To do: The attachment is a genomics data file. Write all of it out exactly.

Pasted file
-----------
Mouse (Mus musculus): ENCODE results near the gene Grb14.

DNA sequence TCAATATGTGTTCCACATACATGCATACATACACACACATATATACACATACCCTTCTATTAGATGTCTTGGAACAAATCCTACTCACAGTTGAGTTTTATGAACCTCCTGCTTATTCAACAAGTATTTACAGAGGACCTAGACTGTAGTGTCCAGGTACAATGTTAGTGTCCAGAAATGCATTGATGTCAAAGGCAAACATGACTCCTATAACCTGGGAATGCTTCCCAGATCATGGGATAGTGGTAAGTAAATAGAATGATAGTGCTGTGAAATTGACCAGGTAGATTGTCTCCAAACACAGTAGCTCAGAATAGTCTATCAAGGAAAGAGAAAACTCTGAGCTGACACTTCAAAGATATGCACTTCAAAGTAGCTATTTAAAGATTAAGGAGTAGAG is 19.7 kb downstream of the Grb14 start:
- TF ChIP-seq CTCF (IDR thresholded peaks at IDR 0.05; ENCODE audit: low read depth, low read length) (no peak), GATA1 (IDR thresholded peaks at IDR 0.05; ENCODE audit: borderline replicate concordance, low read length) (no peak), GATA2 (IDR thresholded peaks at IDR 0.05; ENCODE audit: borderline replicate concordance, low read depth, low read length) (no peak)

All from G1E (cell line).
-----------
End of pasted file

Mouse (Mus musculus): ENCODE results near the gene Grb14.

DNA sequence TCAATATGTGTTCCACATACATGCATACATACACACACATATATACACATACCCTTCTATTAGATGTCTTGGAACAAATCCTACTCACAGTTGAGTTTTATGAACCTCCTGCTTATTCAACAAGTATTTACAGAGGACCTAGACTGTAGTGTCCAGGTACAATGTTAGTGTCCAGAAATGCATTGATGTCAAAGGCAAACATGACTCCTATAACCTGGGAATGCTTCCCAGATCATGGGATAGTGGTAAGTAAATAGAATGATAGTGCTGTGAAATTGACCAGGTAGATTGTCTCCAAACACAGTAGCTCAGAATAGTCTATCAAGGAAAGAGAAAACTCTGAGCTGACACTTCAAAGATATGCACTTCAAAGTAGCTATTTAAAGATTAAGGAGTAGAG is 19.7 kb downstream of the Grb14 start:
- TF ChIP-seq CTCF (IDR thresholded peaks at IDR 0.05; ENCODE audit: low read depth, low read length) (no peak), GATA1 (IDR thresholded peaks at IDR 0.05; ENCODE audit: borderline replicate concordance, low read length) (no peak), GATA2 (IDR thresholded peaks at IDR 0.05; ENCODE audit: borderline replicate concordance, low read depth, low read length) (no peak)

All from G1E (cell line).